Kang, Kim, and Kim: Tapia Syndrome after Cervical Spine Surgery


Tapia syndrome is a rare entity characterized by unilateral paralysis of the tongue and vocal cord caused by Xth and XIIth cranial nerve lesions. However, there has been no report of Tapia syndrome immediately following spine surgery. A 47-year-old man underwent posterior decompressive laminectomy for cervical stenosis. The surgery took about 117 minutes and it was uneventful. Postoperatively he developed hoarseness of voice during speech, with deviation of tongue protrusion. On laryngoscopic examination, paralysis of the left side of the tongue and the soft palate was found and complete palsy of the left vocal cord was noted. After excluding surgical cause and craniocervical lesion, a clinical diagnosis of Tapia syndrome was made. Here we report a rare case of Tapia syndrome developed after posterior approach for cervical spine surgery and discuss the possible mechanisms of this uncommon syndrome.


Tapia syndrome is characterized by unilateral paralysis of the tongue and vocal cord caused by lesions of the Xth and XIIth cranial nerves. The most common clinical symptoms are hoarseness, dysphagia and difficulty in tongue movement1). The main causes of Tapia syndrome are parotid tumors and other lesions or injuries to the upper neck9). Here we report a patient who immediately developed unilateral paralysis of the tongue and vocal cord following decompressive laminectomy at C3 to C6.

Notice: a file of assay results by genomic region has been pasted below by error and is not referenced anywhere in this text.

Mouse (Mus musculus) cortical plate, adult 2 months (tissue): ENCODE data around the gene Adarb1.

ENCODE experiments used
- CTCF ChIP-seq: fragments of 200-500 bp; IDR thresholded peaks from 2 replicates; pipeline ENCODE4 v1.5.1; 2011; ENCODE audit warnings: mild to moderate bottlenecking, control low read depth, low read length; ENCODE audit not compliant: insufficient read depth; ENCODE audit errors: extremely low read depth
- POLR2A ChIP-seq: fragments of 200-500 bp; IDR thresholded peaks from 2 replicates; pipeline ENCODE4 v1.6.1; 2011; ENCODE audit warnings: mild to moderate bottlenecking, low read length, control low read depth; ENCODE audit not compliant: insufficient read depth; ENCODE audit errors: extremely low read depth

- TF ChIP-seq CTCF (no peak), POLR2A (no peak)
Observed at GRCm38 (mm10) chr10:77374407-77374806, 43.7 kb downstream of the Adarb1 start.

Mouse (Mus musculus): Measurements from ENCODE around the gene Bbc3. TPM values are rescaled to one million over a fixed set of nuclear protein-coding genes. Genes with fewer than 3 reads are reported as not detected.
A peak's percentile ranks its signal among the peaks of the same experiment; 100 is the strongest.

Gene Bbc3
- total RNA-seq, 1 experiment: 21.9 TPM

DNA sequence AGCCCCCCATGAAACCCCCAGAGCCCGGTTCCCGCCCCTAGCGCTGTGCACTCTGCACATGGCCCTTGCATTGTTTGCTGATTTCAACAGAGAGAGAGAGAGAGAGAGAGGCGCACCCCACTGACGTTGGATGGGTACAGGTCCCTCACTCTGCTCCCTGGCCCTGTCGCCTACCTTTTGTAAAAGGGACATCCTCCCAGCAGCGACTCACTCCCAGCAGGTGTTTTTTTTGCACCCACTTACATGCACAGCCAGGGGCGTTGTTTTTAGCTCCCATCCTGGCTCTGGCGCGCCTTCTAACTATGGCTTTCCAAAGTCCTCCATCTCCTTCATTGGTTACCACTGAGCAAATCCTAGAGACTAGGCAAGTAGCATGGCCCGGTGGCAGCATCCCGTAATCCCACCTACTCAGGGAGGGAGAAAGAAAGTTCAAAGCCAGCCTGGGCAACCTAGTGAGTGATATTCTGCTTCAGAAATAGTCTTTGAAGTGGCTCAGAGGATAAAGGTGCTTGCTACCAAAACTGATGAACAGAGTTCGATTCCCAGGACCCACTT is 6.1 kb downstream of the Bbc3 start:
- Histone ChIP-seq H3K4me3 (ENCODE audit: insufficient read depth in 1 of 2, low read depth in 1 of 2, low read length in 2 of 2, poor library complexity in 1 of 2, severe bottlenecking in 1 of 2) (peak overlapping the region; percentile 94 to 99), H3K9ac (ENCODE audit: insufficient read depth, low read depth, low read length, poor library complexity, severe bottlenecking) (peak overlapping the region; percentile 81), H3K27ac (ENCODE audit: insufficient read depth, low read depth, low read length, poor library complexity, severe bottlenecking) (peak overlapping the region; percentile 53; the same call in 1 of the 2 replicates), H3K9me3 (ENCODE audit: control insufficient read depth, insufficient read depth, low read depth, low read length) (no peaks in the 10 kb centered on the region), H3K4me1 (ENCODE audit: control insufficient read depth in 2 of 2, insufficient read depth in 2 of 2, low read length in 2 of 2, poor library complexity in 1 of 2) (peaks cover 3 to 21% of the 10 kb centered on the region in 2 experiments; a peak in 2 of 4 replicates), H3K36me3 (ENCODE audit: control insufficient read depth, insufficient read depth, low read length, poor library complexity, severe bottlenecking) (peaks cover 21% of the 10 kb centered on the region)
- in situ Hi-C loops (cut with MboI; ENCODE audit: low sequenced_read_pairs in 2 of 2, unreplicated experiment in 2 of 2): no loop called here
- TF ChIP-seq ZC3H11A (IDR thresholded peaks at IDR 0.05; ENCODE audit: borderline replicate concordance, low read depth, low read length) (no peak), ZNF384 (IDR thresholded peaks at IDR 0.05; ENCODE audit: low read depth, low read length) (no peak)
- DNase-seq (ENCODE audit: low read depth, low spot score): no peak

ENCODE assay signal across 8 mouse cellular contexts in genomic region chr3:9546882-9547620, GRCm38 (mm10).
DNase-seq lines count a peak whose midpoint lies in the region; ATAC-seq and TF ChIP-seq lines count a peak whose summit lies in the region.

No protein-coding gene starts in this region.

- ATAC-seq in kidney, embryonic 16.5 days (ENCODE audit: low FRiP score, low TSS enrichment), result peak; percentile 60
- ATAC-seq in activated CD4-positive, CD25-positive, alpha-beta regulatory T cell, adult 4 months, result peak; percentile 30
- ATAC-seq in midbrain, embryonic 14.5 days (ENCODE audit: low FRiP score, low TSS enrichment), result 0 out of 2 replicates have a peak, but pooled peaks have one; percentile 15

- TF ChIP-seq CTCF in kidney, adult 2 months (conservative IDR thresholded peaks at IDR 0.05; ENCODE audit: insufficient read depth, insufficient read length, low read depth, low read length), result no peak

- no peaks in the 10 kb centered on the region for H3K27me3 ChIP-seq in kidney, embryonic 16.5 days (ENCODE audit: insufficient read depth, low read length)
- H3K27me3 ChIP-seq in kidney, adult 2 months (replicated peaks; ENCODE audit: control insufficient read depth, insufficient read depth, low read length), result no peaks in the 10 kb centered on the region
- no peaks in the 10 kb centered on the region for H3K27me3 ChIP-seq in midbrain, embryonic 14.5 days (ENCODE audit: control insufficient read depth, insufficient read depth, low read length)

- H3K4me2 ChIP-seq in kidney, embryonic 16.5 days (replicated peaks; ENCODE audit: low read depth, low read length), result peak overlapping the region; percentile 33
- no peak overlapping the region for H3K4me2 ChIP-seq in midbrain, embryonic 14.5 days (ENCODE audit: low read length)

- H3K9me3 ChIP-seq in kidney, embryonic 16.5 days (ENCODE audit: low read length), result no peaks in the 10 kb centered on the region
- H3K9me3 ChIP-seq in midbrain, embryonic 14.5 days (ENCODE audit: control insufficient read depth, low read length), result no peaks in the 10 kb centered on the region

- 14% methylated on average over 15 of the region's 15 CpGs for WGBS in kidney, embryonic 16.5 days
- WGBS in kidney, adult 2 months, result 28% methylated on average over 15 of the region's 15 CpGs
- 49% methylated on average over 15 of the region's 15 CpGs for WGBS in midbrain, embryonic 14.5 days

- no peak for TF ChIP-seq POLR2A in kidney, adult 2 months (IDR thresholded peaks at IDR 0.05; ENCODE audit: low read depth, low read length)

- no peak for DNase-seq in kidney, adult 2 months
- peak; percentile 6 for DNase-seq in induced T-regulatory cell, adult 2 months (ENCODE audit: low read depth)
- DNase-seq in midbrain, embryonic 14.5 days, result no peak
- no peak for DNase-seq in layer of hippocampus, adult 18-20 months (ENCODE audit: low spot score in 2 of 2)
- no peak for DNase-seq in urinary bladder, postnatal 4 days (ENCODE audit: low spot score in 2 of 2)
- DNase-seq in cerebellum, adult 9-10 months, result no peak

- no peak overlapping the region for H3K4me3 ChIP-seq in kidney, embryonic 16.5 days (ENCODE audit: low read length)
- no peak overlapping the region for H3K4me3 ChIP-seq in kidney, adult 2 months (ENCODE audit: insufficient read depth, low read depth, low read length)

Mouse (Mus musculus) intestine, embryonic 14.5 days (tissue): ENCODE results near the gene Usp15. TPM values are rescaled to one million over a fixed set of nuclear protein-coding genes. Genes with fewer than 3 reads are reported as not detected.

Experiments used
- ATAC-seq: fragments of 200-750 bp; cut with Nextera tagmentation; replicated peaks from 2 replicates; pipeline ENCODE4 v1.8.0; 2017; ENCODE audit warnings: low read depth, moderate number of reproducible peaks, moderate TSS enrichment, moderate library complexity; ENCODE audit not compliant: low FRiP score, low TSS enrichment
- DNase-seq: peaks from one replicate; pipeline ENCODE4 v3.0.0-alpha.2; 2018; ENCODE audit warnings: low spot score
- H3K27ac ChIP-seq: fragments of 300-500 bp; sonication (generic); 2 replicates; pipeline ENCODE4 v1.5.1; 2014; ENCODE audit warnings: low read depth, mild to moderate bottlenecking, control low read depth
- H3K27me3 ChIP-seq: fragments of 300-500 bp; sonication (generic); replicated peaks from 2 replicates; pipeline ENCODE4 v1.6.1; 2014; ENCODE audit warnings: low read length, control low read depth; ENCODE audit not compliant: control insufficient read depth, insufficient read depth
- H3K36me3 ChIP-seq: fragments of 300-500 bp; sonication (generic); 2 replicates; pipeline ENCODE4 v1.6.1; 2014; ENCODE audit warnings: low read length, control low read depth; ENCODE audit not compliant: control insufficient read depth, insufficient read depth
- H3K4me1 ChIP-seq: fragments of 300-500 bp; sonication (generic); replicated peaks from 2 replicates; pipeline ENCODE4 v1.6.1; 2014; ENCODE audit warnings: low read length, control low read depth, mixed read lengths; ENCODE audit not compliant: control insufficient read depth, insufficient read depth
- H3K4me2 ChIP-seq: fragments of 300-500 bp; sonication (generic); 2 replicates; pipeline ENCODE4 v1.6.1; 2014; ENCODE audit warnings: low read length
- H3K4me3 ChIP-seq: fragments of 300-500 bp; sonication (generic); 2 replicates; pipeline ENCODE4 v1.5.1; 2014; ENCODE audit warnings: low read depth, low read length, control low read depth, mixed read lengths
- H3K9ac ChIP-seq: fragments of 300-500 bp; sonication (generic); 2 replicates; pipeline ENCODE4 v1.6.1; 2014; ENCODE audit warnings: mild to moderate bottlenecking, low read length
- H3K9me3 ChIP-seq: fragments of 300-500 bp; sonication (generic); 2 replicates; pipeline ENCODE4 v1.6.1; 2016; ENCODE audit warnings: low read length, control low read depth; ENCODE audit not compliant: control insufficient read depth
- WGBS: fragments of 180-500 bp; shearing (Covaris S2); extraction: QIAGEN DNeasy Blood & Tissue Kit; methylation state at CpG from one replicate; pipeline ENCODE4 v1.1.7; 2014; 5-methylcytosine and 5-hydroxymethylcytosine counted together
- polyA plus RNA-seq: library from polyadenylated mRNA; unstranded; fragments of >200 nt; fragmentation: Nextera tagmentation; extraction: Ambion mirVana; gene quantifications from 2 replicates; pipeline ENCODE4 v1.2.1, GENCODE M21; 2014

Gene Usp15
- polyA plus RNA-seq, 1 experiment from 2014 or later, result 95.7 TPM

A 47 year old male was admitted to the spine center due to arm tingling sensation and pain, bilaterally. Cervical magnetic resonance imaging (MRI) revealed significant stenosis at the C3 to C6 levels. The laboratory findings including coagulation testing prior to the surgery were within normal limits. Intramuscular injection of midazolam 2.5mg was provided for premedication. Induction of anesthesia was achieved with an initial target controlled plasma level of 3.5 ug/mL of propofol, and infusion of 0.1 ug/kg/min of remifentanil. Neuromuscular blockade was achieved with rocuronium 0.6mg/kg. After 2 minutes, transoral intubation by direct laryngoscopy was performed gently. A size 8 endotracheal tube was inserted and then secured to prevent dislodgement or loosening, at a left angle to the mouth. In addition, cuff inflation was performed using 4mL of room air. After endotracheal intubation, mechanical ventilation was adjusted to maintain normocarbia, using 1 L/min of O2 and 2 L/min of medical air. The patient was turned prone on the operating table, keeping the neck in line with the spine. The head was kept in a hyperflexion position using Mayfield head pins for better surgical view. To keep the neck in flexion, the chin was tried to be sutured to the anterior chest. Anesthesia was maintained with a propofol plasma target between 3.0 and 3.5 ug/mL and the remifentanil infusion between 0.05 and 0.1 ug/kg/min. The surgery lasted 117min. Decompressive laminectomy at the C3 to C6 levels by the posterior approach was performed. The surgery was uneventful. At completion of surgery, the propofol and remifentanil infusions were discontinued, a reversal agent was administered intravenously, and spontaneous respirations returned after 9 minutes, at which time the endotracheal tube was removed. The patient was transferred to the recovery room and was alert and oriented within five minutes of leaving the operating room. After extubation, the patient complained of throat and neck pain with hoarseness. Forty eight hours later, these symptoms persisted, and were associated with dysphagia. On laryngoscopic examination, paralysis of the left side of the tongue and the soft palate was found and complete palsy of the left vocal cord was noted (Fig. 1, 2). The remainder of the neurological examination was normal. Horner's syndrome was not present. The next day, vertebral and carotid ultrasonography, cerebral computed tomography, magnetic resonance imaging, and magnetic resonance angiography of the brain and neck were carried out. The results were normal with no ischemia, abscess formation, tumor, or hemorrhage found. Corticosteroid therapy was provided for two weeks and speech therapy, by the rehabilitation department, was started. Two weeks later, the patient started to recover to some degree; however, the symptoms were still present at eight months after operation.